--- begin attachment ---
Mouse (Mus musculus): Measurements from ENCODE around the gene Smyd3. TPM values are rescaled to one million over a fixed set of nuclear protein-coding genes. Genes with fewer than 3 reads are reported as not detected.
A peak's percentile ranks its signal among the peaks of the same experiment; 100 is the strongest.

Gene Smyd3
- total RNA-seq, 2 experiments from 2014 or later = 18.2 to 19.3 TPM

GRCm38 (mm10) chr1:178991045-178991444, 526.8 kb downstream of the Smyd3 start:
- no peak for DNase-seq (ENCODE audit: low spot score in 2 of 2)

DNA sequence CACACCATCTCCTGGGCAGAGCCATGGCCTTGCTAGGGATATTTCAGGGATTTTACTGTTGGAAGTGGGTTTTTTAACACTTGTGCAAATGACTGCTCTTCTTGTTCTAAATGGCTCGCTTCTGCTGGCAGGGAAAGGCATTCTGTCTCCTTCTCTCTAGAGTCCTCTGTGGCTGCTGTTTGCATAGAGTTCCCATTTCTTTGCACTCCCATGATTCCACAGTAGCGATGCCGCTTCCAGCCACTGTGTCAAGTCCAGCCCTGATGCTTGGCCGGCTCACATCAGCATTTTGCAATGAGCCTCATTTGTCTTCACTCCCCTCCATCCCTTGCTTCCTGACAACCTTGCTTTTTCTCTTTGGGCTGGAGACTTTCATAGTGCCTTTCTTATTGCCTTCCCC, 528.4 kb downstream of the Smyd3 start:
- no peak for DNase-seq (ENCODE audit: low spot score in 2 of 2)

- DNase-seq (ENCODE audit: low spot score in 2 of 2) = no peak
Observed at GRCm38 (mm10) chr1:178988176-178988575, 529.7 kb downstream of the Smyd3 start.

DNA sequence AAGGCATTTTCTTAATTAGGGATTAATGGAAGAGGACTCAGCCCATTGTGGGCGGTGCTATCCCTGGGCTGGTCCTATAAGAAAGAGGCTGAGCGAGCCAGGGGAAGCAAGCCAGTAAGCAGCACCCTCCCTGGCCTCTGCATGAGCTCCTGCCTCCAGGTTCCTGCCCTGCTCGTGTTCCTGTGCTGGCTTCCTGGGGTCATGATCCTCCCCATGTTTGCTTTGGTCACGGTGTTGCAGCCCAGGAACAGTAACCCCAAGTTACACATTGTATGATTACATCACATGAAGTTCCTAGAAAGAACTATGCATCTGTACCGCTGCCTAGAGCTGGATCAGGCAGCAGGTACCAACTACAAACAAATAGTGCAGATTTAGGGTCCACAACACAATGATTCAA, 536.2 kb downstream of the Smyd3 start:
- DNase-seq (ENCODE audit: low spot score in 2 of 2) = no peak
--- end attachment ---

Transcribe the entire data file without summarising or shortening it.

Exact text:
Mouse (Mus musculus): Measurements from ENCODE around the gene Smyd3. TPM values are rescaled to one million over a fixed set of nuclear protein-coding genes. Genes with fewer than 3 reads are reported as not detected.
A peak's percentile ranks its signal among the peaks of the same experiment; 100 is the strongest.

Gene Smyd3
- total RNA-seq, 2 experiments from 2014 or later = 18.2 to 19.3 TPM

GRCm38 (mm10) chr1:178991045-178991444, 526.8 kb downstream of the Smyd3 start:
- no peak for DNase-seq (ENCODE audit: low spot score in 2 of 2)

DNA sequence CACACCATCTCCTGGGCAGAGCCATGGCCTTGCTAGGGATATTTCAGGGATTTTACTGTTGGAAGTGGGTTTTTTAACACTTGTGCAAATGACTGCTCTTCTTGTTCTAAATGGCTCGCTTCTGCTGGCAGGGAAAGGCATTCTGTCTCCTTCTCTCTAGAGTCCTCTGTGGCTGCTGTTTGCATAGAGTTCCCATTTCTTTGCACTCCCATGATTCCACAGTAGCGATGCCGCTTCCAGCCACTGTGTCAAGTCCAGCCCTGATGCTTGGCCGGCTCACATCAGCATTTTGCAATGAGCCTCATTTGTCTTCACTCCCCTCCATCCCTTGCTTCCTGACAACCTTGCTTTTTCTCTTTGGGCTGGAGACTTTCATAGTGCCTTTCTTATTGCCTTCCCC, 528.4 kb downstream of the Smyd3 start:
- no peak for DNase-seq (ENCODE audit: low spot score in 2 of 2)

- DNase-seq (ENCODE audit: low spot score in 2 of 2) = no peak
Observed at GRCm38 (mm10) chr1:178988176-178988575, 529.7 kb downstream of the Smyd3 start.

DNA sequence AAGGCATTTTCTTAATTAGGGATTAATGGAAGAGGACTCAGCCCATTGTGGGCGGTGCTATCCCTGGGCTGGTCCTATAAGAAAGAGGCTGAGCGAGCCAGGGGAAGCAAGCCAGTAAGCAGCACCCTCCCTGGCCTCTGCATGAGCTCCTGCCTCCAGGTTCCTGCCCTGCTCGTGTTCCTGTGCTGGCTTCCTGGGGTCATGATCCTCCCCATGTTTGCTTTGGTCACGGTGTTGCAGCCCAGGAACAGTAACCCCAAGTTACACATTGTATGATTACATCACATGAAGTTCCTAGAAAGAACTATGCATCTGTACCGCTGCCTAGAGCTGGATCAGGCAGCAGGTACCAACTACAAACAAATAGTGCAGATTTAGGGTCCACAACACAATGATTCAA, 536.2 kb downstream of the Smyd3 start:
- DNase-seq (ENCODE audit: low spot score in 2 of 2) = no peak